How to be a good tutor
Excerpted from a pamphlet published by The International Bureau of Education
Question, pause for thinking time and then prompt
Talking at people for a long time is not an effective way of helping them to learn. A variety of tasks and ways of responding to tasks helps prevent tutees and tutors from losing interest. Different kinds of questioning have very different effects on learners. Tutees must be allowed time to understand questions or tasks.
• Avoid lectures. Do not give tutees long, complicated explanations. Keep everything short, to the point and in simple words. Give positive instructions for what to do. Do not emphasize what NOT to do. If necessary, explain again briefly, but in different words.
• Review. Often it is helpful to briefly review what you learned in your previous tutoring session.
• Concentrate. Stay focused on the task in hand. Do not drift off into irrelevant conversation. Tutoring time is precious. Use it well. But have some fun while learning.
• Variety. Mix up: easy and hard tasks; short and long; highly structured and open-ended; talking, reading and writing.
• Question. Do not just ask for a fact or one-word answer. Ask questions that are open-ended and encourage the tutee to talk. But do not make your questions too complicated. Ask questions that will make the tutee think and reveal their understanding (or misunderstanding). Ask questions thatmake the tutee apply, analyze, predict, classify, synthesize, justify or evaluate what they are learning. Some of these questions will have more than one ‘right’ answer. Do not accept guesses.
• Thinking time. Do not expect the tutee to respond to a question immediately. They will need some thinking time. Tutors can give them that, while schoolteachers often cannot.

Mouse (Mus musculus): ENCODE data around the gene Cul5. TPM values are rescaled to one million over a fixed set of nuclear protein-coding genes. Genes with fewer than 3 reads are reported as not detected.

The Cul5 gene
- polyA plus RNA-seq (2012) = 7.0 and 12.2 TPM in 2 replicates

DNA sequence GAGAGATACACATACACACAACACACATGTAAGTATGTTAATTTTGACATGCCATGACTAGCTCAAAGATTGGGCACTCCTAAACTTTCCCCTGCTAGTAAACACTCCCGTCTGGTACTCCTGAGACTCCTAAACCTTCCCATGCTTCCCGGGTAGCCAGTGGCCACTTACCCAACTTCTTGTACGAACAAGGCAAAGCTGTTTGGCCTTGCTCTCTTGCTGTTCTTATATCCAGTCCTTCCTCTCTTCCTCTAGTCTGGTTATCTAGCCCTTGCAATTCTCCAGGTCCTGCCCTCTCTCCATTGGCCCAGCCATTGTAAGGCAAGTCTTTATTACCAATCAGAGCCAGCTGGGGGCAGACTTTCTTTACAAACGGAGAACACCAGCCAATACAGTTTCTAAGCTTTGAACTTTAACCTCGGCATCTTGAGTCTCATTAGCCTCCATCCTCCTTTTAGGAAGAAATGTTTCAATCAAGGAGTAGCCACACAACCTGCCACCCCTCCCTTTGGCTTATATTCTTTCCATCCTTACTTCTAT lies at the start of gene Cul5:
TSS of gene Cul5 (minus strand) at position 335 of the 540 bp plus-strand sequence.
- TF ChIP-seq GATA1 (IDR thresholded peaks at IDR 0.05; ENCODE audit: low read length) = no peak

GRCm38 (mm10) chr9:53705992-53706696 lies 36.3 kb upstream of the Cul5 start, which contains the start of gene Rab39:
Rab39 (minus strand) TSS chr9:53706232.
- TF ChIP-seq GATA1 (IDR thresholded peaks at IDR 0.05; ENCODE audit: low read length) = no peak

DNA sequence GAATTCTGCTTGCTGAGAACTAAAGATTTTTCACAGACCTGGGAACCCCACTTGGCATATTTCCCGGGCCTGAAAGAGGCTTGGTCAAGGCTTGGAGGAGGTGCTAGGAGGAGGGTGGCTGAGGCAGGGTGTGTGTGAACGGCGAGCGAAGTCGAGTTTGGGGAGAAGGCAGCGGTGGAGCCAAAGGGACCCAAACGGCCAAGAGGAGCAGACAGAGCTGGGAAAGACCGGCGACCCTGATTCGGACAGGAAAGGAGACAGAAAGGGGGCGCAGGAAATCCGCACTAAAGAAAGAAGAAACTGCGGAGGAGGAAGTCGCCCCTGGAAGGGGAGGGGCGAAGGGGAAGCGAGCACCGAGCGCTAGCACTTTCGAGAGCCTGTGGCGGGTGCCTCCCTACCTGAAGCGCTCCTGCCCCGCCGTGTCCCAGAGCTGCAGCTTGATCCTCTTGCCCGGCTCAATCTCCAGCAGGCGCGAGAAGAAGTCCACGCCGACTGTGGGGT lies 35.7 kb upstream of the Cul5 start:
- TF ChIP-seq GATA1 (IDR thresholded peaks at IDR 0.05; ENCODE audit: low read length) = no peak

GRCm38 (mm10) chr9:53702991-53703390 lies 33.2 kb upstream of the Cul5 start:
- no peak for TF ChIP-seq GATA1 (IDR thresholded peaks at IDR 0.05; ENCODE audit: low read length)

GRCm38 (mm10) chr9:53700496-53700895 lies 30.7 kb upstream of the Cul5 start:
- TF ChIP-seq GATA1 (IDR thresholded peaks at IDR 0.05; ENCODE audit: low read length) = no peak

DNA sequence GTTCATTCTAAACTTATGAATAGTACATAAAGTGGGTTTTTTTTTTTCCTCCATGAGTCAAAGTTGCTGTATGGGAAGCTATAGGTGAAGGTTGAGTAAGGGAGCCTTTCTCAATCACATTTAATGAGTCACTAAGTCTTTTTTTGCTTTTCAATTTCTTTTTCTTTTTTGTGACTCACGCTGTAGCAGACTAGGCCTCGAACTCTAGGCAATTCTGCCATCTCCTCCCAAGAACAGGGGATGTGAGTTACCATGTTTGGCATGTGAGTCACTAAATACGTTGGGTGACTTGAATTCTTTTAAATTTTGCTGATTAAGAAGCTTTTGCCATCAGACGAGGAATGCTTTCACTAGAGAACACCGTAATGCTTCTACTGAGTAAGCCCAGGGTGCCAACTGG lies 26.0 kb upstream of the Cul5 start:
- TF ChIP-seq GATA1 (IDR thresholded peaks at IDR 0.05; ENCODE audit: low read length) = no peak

• Prompt. Do not just tell the tutee the answer. Give them a small clue about how to work out the right answer. This might be a drawing or a gesture (for example), as well as more spoken words. Give just enough support to enable the tutee to be successful with some effort — no more.
Check and correct errors
Errors are a positive learning opportunity if recognized as errors. But if not recognized, errors compound faulty learning. Tutors have more time than schoolteachers to observe carefully for errors. But they might not be so good at actually recognizing them. Tutors also have more time than teachers to intervene in a way that encourages self-correction. Self-correction is widely recognized as an important step towards developing metacognition (understanding how you learn) and self-managed learning.
• Observe tutee performance closely. If errors are not seen and corrected, much faulty learning will take place. Some errors might be just carelessness. But many will show a failure to understand.
• Check for errors. When you see an error, try to intervene positively. Avoid just saying ‘no!’. First, suggest to your tutee that you think they might have made an error. Encourage them to find where. If they cannot find where, give them a clue to help them locate the error.